WASHINGTON – President Donald Trump last month signed an executive order establishing the One Trillion Trees Interagency Council. The council’s responsibilities include developing, coordinating, and promoting federal government interactions with the initiative with respect to tree growing, restoration, and conservation.

The order follows the president’s announcement in January that the United States would join the World Economic Forum’s (WEF) One Trillion Trees initiative a global effort to grow and conserve one trillion trees worldwide by 2030. “Following through on my commitment, and given the expansive footprint of our federal forests and woodlands, this order initiates the formation of the United States One Trillion Trees Interagency Council to further the federal government’s contribution to the global effort.”

Trump’s executive order was enthusiastically acknowledged by the WEF, which launched the global initiative “to grow, restore and conserve 1 trillion trees around the world - in a bid to restore biodiversity and help fight climate change.” The home page of the organization’s website notes, “Even climate sceptic Trump has pledged to back (our) work.”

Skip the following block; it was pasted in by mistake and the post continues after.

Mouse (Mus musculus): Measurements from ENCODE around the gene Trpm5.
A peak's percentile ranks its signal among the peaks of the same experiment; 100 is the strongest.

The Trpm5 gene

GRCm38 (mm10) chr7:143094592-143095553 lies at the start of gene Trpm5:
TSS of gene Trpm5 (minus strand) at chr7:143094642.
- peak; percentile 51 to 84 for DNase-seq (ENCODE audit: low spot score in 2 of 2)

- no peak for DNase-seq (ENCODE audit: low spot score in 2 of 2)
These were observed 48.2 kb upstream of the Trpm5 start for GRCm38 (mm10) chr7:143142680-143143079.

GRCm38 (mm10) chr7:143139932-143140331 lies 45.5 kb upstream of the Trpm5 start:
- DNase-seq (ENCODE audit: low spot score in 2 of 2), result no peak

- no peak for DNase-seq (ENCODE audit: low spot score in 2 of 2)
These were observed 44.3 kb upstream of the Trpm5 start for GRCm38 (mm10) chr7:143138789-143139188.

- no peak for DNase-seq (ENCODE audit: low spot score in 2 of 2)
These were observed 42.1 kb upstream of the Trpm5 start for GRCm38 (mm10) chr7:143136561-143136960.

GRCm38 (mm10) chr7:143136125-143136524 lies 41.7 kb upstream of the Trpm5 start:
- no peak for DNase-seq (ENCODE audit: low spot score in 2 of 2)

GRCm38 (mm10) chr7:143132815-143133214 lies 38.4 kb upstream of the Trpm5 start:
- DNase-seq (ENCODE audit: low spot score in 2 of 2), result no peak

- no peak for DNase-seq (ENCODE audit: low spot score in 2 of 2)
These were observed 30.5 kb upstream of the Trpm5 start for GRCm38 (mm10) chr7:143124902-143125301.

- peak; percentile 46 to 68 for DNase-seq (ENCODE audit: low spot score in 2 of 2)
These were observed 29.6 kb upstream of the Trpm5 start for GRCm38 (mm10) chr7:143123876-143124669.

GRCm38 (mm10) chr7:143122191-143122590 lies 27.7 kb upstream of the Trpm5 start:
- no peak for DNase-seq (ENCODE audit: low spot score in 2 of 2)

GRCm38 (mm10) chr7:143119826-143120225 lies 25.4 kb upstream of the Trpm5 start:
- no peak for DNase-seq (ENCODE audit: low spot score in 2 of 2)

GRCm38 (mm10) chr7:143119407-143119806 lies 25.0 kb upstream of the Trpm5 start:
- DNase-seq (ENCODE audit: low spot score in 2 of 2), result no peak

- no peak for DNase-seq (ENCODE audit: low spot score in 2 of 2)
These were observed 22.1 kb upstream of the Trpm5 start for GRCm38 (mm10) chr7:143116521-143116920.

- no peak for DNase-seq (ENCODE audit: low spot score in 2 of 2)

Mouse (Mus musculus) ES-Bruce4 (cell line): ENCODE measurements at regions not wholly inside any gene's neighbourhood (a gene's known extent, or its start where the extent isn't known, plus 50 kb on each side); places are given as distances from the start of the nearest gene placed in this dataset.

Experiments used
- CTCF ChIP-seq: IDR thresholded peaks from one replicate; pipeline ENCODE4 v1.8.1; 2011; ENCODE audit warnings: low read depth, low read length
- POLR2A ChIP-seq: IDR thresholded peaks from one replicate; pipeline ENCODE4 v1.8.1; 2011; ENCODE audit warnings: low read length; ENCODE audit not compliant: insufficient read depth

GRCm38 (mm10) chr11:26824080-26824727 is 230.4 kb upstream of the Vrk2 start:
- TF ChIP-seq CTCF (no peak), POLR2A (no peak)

The One Trillion Trees Interagency Council, which is to function through Dec. 31, 2030, will be co-chaired by the Secretary of the Interior and the Secretary of Agriculture. The Assistant to the President for Economic Policy and the Assistant to the President and Deputy Chief of Staff for Policy Coordination will serve as vice chairs.

Membership of the broad-based council reads like a who’s who of a presidential cabinet. It includes Secretary of the Treasury, Secretary of Defense, Secretary of Commerce, Secretary of Labor, Secretary of Housing and Urban Development, Secretary of Transportation, Secretary of Energy, Secretary of Education, Administrator of the Environmental Protection Agency, Director of the Office of Management and Budget, and other appointees.

The council’s mission includes:

Developing and implementing a strategy and methodology to track and measure any federal activities related to the Initiative, specifically with respect to trees grown, restored, and conserved;

Identifying opportunities to use existing authorities and existing or future authorized and appropriated funds to promote efforts to protect and restore trees, and to promote the active management of existing federal lands to facilitate growth, restoration, and conservation of trees; and

Informing state, local, and tribal officials of federal efforts to protect, grow, and actively manage forests and woodlands on Federal lands.

Have something to say? Share your thoughts with us in the comments below.